It has now been over two months since bars, hotels and restaurants were allowed to reopen. Sadly, there are many sites which have not yet reopened or have taken the difficult decision to close permanently. Those businesses in the sector which have survived lockdown have been busy focussing on how to navigate the new, socially-distanced landscape. As we all begin to adjust to the "new normal", many businesses will now be turning their attention to the long term effects of the pandemic on their business model and their financing needs in order to survive, adapt and grow.
The Chancellor's Eat Out to Help Out Scheme closed on 31 August 2020, and has been widely deemed a success and proves (were proof ever needed) that the British public loves a deal. Indeed, some business have chosen to extend the scheme through September and bear the cost themselves. Notwithstanding the Government's efforts to support the sector, it is clear that some businesses may not survive (especially as the Coronavirus Job Retention Scheme begins to wind down). There have already been some casualties, however the impact of COVID-19 may allow surviving businesses to grow in a market that is now less crowded.
It is unrealistic to expect banks to provide the sector with the levels of financing likely required to fund further growth. We expect that in the near to medium term, businesses in the sector will have more success raising capital from the private equity and private capital communities. Although some private equity funds may have been forced to make additional capital available to support their portfolio companies, there is still substantial cash available for investment. Combining this with the fact that sound investments made now, in a depressed market, could give rise to some very attractive returns, means that many private equity investors will be keen to deploy capital as soon as possible.
However, valuations at present are still uncertain – although the sector has been reopened for the last two months, trading data will be skewed by the Eat Out to Help Out Scheme and it is still uncertain when significant commuter footfall will begin to return to city centres and, in the case of tourist hotspots, when international travel will resume. Investors may well want to see a few more months of trading data post-reopening in order to get a handle on emerging trends in the sector's new COVID-secure way of operating.
So what can businesses do now to better position themselves for investment? We have already seen many businesses embrace and leverage some of the trends that emerged during lockdown (such as an even greater focus on provenance and quality of food and drink, hyperlocal home delivery services to local consumers, and the importance of digital/online infrastructure). The businesses that are able and prepared to innovate, improve the digital side of their business and, looking ahead the next few years, overhaul their strategy, will be best-placed for attracting investment.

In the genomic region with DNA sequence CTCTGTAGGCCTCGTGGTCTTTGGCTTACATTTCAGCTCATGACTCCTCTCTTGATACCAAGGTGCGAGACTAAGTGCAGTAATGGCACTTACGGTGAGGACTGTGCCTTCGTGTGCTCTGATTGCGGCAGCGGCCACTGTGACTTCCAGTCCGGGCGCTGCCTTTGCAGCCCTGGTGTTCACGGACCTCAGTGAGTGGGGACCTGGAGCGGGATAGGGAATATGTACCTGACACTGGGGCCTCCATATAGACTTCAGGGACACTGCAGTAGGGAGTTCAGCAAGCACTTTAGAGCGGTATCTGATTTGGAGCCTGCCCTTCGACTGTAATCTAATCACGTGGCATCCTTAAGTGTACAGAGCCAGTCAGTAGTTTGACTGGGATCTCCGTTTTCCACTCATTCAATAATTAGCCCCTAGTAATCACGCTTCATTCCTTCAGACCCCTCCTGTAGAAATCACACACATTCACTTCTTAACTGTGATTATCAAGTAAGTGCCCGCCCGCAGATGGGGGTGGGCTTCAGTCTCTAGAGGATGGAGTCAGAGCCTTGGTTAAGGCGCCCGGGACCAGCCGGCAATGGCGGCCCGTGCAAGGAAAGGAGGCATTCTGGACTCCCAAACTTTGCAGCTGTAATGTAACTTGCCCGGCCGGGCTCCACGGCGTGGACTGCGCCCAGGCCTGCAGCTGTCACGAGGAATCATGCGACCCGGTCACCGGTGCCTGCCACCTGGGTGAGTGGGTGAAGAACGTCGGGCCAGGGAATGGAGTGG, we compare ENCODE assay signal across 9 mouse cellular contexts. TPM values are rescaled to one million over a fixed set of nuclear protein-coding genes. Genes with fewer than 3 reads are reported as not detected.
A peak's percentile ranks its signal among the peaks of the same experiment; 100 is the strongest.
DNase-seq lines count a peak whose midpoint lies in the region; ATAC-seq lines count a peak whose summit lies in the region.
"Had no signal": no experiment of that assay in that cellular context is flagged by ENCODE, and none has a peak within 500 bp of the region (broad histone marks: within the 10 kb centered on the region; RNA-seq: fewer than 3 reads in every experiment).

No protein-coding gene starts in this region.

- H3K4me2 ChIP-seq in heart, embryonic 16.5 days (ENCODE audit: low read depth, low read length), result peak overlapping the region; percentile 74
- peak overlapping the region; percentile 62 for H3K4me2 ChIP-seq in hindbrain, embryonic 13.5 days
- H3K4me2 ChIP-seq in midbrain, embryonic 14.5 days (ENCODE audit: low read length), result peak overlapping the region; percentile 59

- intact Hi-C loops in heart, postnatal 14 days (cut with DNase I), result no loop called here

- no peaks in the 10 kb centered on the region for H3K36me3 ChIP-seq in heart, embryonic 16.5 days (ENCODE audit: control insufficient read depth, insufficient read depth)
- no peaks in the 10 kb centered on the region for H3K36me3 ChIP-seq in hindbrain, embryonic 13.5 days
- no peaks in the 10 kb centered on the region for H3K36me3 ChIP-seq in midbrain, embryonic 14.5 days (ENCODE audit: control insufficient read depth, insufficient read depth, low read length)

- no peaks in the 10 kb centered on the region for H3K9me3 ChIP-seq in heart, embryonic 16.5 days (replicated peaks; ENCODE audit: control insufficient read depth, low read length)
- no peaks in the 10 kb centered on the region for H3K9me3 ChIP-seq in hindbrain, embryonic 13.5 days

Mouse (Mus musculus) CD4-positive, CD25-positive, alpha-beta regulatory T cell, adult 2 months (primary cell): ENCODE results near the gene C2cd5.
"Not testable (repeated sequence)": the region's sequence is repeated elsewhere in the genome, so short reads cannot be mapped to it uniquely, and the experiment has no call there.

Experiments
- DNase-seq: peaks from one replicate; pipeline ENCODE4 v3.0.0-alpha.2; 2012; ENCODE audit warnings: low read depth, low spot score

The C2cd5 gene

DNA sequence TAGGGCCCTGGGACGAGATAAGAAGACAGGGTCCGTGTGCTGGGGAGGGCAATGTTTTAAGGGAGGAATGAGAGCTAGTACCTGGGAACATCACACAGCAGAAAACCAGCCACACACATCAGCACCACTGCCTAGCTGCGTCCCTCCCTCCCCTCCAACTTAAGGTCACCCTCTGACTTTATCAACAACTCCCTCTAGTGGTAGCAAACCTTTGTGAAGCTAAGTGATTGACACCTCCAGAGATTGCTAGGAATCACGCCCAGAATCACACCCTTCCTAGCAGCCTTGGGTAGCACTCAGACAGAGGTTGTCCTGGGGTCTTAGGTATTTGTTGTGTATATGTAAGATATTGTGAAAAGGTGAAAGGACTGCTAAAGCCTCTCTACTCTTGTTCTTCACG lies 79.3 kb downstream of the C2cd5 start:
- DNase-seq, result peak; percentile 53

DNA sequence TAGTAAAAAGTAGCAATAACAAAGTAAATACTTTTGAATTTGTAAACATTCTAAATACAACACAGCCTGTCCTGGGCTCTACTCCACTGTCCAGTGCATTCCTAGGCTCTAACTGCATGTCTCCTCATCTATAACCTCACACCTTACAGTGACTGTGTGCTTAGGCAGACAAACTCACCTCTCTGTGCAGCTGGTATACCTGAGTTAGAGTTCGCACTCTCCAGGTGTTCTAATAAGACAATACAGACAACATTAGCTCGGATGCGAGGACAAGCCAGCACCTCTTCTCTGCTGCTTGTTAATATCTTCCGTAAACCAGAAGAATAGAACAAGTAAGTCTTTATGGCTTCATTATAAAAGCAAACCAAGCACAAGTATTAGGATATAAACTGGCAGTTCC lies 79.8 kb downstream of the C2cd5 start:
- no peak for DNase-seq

Before equity funders part with their cash, they will want to see a credible, sustainable plan for growth. A robust set of fundraising documents would include:
- an information memorandum setting out details of the business and highlighting the strategy for achieving growth (e.g. investing in digital/online infrastructure, franchising, licensing, acquisitions and/or opening new sites),
- financial projections, and
- legal and financial due diligence materials.
Investors will almost certainly expect a detailed summary of the impact of COVID-19 on the business. Businesses that are attractive to investors will be able to showcase resilience and adaptability in the face of COVID-19. Such a summary is likely to address:
- action taken to protect the business (e.g. rent deals, furlough, adaptive working programmes, deferrals of VAT/PAYE/business rates and applications for CBILs),
- the digital offering and how customers have been engaged with during and after lockdown,
- how the business model and working practices have adapted (which may still be evolving but should be clear at the time of fundraising),
- customer retention/visits/bookings since reopening and as compared against pre-lockdown numbers (and stripping out the impact of the Eat Out to Help Out Scheme), and
- preparedness for a second lockdown and ability to withstand further shocks.
While there is cause for optimism, a dose of pragmatism will be needed when it comes to valuations and the form of investment. Given ongoing uncertainties, market-topping, full valuation deals with shareholders selling out and exiting completely are unlikely to be seen for a while. However, less risky deal structures (from the investor's perspective) that offer investors some form of downside protection and an element of shared risk, are likely to prevail.
Business owners will need to consider whether it is better to wait (if they have the luxury of waiting) for valuations to move closer to pre-COVID-19 levels or whether to fundraise now. There will surely be businesses in the sector which are willing to accept a lower valuation now in order to secure funding to grow and outperform competitors as we emerge from the pandemic; these could end up being the big winners.